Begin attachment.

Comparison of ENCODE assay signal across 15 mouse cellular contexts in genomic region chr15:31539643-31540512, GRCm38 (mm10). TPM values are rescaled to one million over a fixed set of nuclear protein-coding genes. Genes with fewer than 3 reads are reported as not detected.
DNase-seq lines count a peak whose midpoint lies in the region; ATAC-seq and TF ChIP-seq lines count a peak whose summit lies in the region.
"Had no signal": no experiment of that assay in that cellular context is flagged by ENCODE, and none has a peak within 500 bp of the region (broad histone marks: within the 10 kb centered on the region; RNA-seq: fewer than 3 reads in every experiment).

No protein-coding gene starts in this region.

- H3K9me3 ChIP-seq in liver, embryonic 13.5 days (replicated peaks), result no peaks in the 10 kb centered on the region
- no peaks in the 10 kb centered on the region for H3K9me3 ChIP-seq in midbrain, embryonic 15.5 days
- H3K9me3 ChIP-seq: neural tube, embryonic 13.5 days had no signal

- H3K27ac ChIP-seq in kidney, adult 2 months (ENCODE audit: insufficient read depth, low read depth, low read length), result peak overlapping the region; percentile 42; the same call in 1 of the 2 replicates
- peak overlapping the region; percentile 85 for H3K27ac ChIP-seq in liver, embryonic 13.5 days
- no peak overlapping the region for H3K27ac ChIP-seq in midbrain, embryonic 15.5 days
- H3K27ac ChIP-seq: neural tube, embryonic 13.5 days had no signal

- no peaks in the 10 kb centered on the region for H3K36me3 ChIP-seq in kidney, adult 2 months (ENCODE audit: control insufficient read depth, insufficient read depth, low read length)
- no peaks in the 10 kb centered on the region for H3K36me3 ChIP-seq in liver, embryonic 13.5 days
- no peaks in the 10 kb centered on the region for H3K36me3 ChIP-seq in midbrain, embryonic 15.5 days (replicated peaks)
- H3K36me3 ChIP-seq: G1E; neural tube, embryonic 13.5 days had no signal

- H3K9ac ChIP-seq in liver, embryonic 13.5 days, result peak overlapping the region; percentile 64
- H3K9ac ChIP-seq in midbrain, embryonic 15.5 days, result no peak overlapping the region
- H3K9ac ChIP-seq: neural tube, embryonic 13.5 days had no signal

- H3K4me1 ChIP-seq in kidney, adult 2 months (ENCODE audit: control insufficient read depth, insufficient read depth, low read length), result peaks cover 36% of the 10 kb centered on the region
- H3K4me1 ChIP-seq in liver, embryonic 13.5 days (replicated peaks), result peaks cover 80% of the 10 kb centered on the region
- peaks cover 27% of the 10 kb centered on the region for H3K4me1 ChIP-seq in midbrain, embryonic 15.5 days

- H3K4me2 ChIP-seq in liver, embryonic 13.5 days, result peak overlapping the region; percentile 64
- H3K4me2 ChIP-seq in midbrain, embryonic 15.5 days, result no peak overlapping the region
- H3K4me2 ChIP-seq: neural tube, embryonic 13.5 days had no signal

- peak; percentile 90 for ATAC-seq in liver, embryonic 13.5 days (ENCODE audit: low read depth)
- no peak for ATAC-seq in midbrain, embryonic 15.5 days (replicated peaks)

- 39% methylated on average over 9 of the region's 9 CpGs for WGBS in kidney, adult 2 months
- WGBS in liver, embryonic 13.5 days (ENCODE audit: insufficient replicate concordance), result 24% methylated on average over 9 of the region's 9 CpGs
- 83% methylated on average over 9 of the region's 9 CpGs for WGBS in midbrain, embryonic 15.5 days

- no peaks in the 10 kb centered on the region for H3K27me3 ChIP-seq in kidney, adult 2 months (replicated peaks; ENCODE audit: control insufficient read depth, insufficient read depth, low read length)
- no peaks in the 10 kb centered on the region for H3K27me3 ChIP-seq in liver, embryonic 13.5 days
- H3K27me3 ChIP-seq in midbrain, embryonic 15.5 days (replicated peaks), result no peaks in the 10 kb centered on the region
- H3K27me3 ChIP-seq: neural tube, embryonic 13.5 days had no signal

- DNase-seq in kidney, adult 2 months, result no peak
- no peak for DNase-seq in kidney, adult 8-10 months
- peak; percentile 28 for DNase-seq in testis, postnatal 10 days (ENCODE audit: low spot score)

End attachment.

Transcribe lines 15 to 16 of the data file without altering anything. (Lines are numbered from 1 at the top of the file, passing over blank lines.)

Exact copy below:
- H3K36me3 ChIP-seq: G1E; neural tube, embryonic 13.5 days had no signal

- H3K9ac ChIP-seq in liver, embryonic 13.5 days, result peak overlapping the region; percentile 64